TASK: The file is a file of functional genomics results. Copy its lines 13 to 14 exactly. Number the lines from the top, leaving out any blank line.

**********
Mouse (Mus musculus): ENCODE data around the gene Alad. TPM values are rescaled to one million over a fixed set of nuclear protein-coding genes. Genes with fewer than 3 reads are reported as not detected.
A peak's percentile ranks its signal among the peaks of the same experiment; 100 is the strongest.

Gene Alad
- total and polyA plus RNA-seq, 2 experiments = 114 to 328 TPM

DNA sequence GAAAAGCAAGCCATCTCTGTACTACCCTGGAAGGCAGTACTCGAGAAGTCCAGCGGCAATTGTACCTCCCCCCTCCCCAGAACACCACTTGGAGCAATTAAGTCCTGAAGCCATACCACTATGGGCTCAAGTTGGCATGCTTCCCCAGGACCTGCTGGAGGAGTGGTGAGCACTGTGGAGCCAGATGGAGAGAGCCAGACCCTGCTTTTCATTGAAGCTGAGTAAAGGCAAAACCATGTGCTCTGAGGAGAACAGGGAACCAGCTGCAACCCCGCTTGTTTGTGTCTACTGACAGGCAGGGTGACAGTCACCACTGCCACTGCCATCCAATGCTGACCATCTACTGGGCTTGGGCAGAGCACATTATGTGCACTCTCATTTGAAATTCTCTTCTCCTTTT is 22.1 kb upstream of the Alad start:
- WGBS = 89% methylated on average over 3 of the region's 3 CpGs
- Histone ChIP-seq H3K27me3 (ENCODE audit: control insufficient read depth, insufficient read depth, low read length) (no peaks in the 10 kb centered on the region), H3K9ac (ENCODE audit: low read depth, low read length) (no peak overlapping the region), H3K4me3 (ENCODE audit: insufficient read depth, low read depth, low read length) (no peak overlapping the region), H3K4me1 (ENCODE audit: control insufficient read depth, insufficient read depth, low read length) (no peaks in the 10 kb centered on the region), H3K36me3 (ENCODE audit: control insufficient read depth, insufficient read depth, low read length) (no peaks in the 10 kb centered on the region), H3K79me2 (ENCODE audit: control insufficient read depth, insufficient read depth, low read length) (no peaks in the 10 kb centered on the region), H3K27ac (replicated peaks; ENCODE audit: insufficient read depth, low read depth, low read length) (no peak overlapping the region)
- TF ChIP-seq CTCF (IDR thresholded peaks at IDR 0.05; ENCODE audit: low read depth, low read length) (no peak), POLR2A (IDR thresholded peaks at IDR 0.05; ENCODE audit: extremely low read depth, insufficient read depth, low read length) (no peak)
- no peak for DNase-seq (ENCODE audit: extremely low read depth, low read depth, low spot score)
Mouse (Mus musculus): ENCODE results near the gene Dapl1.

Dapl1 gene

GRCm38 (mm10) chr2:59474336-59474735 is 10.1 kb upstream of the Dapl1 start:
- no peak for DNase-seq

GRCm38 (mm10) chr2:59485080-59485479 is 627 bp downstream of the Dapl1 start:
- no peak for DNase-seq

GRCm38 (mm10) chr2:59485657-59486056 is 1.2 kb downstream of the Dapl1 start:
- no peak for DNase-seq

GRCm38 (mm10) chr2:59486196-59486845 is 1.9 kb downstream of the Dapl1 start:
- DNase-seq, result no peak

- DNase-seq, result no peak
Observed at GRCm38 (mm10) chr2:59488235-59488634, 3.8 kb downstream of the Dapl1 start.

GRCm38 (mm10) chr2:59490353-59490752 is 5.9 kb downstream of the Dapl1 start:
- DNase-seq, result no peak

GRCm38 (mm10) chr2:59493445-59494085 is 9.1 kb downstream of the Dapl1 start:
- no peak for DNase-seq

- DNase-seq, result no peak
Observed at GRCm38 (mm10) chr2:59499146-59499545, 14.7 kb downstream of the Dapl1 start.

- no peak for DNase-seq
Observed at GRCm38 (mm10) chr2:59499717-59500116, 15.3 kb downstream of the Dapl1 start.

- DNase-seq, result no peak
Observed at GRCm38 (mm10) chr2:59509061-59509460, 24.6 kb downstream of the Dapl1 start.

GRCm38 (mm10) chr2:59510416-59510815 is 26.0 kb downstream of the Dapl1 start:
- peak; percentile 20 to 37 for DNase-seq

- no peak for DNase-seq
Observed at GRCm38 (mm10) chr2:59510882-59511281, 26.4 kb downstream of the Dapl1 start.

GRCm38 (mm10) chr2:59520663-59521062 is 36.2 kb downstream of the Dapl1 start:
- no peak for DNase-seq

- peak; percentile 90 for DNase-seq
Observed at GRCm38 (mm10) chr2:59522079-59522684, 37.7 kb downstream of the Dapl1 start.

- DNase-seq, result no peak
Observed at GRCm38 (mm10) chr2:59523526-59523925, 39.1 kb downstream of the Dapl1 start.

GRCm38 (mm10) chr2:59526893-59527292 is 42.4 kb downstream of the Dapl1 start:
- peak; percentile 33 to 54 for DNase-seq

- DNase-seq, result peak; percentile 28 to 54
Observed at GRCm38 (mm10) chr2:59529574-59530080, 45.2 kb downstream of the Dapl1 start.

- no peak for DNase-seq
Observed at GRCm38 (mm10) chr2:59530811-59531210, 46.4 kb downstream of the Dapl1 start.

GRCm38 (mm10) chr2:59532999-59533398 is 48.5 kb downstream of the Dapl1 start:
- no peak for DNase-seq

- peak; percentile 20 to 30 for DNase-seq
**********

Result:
- no peak for DNase-seq

GRCm38 (mm10) chr2:59485080-59485479 is 627 bp downstream of the Dapl1 start: